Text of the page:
Saturday, December 22, 2012

Good Quote...

Seeing as it is Holidays, I'll do a rare thing around here and put up something religious, only because I feel it's a good quote for some of the current discussions being thrown around the interwebs...

"Everyone is kneaded out of the same dough but not cooked in the same pot."
ProvHerbs 3:23

Think about it, discuss it, have some Happy Holidays!

Thursday, December 20, 2012

ITEOTWAWKI

And I feel fine...

At first I woke up, and it was really foggy, and outside of the wire all I could see was desolation, decrepit buildings, and few signs of life.  I thought maybe the Mayans were on to something.

Then I realized, I'm in Afghanistan.  That's pretty much everyday.  Oops.

Saturday, December 15, 2012

Just some thoughts...

It's been a relatively slow day at the office, which gives me time to pay attention to what's going on at home, half a world away.  A good chunk of time was spent arguing/discussing where the blame lies, and what, if anything, allowing faculty to carry would have done with a couple of night owls on the ol' Facebook.

Now that the rest of the world (ok, the US) is waking up, some people with a better command of language have summed up a lot of what I was trying to convey.

Breda linked a post she wrote years ago that does a great job of explaining what angers me the most about the situation.  I have lots of respect for teachers, and I think that if they are willing they would be the thoughtful and responsible type of people that should be allowed to carry a firearm.  I know I've seen at least one photo of an Israeli elementary school teacher carrying an M1 Carbine while taking her class on a field trip, and it seems to be working fairly well for them.  The faculty may not have been able to prevent all of the deaths, but hell, give them a fighting chance to do something!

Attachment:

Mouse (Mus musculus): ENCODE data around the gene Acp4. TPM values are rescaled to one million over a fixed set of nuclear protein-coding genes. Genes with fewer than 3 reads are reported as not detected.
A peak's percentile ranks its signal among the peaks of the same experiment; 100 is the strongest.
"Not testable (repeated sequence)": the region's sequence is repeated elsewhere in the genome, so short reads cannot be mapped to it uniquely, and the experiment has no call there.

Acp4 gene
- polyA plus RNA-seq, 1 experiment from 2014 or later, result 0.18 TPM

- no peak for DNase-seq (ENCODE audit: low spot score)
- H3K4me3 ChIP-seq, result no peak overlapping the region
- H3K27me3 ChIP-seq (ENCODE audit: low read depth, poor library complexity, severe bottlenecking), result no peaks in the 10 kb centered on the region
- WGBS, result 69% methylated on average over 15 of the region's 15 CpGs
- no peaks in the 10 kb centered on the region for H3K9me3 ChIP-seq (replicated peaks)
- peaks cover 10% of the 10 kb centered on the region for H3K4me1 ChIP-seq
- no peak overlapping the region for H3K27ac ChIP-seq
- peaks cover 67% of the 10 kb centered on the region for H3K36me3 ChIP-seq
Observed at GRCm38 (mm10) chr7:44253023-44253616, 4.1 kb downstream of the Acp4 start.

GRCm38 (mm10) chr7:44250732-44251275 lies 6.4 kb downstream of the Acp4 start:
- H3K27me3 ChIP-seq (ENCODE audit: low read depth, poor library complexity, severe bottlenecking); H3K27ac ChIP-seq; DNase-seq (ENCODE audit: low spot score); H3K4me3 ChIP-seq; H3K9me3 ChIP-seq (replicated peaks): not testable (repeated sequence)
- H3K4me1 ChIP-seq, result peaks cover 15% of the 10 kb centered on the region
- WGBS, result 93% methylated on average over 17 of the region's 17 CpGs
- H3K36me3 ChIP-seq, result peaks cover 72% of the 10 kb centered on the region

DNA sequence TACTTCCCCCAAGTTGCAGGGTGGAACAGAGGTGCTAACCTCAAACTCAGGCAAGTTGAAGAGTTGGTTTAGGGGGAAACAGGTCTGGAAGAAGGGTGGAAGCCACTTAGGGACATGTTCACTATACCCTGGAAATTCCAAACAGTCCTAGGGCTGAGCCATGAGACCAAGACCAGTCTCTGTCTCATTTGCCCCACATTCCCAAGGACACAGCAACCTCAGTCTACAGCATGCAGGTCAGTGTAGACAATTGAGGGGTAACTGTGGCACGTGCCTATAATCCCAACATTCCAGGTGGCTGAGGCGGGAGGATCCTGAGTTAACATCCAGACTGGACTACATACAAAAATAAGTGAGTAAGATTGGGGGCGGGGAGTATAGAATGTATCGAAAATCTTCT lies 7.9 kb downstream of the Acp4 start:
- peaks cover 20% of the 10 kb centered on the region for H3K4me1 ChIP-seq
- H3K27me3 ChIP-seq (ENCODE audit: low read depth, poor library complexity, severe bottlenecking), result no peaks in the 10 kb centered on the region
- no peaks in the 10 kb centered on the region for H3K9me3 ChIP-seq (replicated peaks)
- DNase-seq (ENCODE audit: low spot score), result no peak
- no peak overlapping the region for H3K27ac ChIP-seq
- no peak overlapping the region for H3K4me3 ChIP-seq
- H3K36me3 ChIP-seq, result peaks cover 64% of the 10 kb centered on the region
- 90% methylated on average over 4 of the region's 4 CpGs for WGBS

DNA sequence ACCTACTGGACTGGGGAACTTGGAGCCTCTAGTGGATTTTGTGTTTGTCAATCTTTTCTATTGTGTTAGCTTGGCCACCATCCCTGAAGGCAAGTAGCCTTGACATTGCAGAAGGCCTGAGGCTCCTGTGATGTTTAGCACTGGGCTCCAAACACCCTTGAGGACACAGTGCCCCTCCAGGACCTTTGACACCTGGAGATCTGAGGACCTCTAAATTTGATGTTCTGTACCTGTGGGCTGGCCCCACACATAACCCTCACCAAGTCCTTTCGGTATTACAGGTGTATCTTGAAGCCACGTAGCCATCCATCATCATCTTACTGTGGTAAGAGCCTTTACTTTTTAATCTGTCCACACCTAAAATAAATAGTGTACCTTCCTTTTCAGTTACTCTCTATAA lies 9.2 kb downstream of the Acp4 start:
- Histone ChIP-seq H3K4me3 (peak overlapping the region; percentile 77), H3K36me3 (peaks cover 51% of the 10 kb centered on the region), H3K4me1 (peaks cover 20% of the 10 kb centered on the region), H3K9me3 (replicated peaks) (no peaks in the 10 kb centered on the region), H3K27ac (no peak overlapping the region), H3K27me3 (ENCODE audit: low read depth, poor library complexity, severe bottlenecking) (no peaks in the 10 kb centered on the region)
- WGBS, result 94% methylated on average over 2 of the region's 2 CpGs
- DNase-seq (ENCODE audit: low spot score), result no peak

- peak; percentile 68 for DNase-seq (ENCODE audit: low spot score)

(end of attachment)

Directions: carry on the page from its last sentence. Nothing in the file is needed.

Roberta also makes an excellent point about the media and these things.  I hate to sound like a conspiracy theorist, but I can't help but think there's a connection with how much reporting these events have and how much the predominately left-leaning media has been crying for a new AWB.

In my own words on Facebook, "We will never know what went through the minds of certain individuals in the last couple of weeks, but I can assure you, the fault does not lay in an innatimate piece of steel and wood or plastic."

Tuesday, December 4, 2012

The Smell of Cordite

Guest post by Cro